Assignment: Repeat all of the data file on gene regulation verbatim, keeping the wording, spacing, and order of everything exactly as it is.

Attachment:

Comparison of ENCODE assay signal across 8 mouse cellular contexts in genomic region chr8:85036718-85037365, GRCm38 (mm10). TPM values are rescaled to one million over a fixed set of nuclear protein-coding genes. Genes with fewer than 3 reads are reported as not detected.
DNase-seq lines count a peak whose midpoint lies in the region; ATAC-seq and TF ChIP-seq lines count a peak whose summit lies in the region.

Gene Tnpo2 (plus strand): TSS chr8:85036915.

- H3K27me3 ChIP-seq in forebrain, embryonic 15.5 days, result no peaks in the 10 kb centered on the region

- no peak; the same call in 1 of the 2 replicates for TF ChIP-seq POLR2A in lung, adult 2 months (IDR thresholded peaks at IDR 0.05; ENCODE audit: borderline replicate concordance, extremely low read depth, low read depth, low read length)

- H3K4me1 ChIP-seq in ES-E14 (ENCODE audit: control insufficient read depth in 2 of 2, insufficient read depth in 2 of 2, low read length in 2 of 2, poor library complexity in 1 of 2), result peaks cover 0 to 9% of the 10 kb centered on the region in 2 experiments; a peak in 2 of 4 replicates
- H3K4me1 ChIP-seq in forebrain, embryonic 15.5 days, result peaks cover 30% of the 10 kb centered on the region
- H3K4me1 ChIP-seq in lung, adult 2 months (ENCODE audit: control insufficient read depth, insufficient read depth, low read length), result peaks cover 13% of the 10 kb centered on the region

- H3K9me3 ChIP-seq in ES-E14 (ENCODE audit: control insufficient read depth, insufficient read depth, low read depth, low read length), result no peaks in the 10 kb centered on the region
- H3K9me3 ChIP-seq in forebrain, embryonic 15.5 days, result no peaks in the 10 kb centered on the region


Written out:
Comparison of ENCODE assay signal across 8 mouse cellular contexts in genomic region chr8:85036718-85037365, GRCm38 (mm10). TPM values are rescaled to one million over a fixed set of nuclear protein-coding genes. Genes with fewer than 3 reads are reported as not detected.
DNase-seq lines count a peak whose midpoint lies in the region; ATAC-seq and TF ChIP-seq lines count a peak whose summit lies in the region.

Gene Tnpo2 (plus strand): TSS chr8:85036915.

- H3K27me3 ChIP-seq in forebrain, embryonic 15.5 days, result no peaks in the 10 kb centered on the region

- no peak; the same call in 1 of the 2 replicates for TF ChIP-seq POLR2A in lung, adult 2 months (IDR thresholded peaks at IDR 0.05; ENCODE audit: borderline replicate concordance, extremely low read depth, low read depth, low read length)

- H3K4me1 ChIP-seq in ES-E14 (ENCODE audit: control insufficient read depth in 2 of 2, insufficient read depth in 2 of 2, low read length in 2 of 2, poor library complexity in 1 of 2), result peaks cover 0 to 9% of the 10 kb centered on the region in 2 experiments; a peak in 2 of 4 replicates
- H3K4me1 ChIP-seq in forebrain, embryonic 15.5 days, result peaks cover 30% of the 10 kb centered on the region
- H3K4me1 ChIP-seq in lung, adult 2 months (ENCODE audit: control insufficient read depth, insufficient read depth, low read length), result peaks cover 13% of the 10 kb centered on the region

- H3K9me3 ChIP-seq in ES-E14 (ENCODE audit: control insufficient read depth, insufficient read depth, low read depth, low read length), result no peaks in the 10 kb centered on the region
- H3K9me3 ChIP-seq in forebrain, embryonic 15.5 days, result no peaks in the 10 kb centered on the region